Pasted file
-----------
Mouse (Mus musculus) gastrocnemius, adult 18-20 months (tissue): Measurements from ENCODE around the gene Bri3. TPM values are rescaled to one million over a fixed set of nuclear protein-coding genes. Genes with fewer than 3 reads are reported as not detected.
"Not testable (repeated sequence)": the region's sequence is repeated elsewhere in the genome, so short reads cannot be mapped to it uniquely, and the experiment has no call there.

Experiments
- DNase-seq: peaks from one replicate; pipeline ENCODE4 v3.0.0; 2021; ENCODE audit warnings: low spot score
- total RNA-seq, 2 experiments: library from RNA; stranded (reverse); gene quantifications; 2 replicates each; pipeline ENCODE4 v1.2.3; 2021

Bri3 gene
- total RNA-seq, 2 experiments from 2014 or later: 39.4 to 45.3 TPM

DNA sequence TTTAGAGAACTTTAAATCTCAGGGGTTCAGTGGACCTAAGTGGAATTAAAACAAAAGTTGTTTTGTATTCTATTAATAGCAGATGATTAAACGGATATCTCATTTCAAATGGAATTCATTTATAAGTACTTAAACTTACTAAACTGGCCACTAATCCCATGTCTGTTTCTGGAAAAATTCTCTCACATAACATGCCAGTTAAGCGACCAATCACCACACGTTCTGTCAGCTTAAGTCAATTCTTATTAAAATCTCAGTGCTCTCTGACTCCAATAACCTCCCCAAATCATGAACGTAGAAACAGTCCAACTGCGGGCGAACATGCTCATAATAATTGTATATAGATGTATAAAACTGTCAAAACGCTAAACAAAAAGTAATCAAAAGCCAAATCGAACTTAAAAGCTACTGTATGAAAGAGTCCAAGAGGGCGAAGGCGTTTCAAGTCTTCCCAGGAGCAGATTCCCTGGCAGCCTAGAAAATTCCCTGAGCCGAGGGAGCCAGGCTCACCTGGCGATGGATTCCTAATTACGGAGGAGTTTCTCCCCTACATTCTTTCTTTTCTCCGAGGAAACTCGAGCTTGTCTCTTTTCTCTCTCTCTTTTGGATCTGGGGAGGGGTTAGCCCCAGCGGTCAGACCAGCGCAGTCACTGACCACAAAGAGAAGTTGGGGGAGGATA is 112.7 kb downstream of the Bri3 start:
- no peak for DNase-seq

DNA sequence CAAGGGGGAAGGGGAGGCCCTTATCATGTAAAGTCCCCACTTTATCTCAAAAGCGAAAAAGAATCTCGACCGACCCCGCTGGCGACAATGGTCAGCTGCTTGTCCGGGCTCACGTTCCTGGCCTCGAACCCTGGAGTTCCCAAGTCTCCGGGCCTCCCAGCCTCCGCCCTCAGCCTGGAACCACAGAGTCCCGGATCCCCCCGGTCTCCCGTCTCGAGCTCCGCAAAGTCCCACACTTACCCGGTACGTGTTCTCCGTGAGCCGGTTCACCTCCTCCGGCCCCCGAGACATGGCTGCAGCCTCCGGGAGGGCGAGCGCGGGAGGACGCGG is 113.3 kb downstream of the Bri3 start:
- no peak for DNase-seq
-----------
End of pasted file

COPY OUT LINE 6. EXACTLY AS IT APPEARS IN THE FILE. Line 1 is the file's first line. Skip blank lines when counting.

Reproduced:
Bri3 gene